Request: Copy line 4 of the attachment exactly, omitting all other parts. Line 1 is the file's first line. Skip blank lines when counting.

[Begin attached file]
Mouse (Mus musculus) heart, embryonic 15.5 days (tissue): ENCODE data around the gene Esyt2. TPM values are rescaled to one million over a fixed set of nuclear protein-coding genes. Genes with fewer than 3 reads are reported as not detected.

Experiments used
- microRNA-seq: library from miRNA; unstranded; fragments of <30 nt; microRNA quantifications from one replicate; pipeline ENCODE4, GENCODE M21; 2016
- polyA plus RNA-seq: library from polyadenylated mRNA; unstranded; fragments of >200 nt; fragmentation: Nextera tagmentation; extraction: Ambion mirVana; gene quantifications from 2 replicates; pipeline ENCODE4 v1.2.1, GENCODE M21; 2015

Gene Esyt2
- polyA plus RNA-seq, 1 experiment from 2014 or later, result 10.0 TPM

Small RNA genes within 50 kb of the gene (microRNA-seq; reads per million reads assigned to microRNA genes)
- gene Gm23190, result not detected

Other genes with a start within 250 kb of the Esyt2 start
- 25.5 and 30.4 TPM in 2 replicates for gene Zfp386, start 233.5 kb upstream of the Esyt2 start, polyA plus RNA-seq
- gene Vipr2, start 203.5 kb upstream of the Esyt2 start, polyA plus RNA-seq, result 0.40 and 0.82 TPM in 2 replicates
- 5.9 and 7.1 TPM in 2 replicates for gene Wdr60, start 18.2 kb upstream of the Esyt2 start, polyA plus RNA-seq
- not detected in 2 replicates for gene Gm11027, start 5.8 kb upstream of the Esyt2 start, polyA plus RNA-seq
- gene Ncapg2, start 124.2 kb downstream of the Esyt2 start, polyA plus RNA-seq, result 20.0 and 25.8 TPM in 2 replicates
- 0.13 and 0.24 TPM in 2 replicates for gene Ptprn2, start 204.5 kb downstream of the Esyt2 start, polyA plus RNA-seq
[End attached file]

- polyA plus RNA-seq: library from polyadenylated mRNA; unstranded; fragments of >200 nt; fragmentation: Nextera tagmentation; extraction: Ambion mirVana; gene quantifications from 2 replicates; pipeline ENCODE4 v1.2.1, GENCODE M21; 2015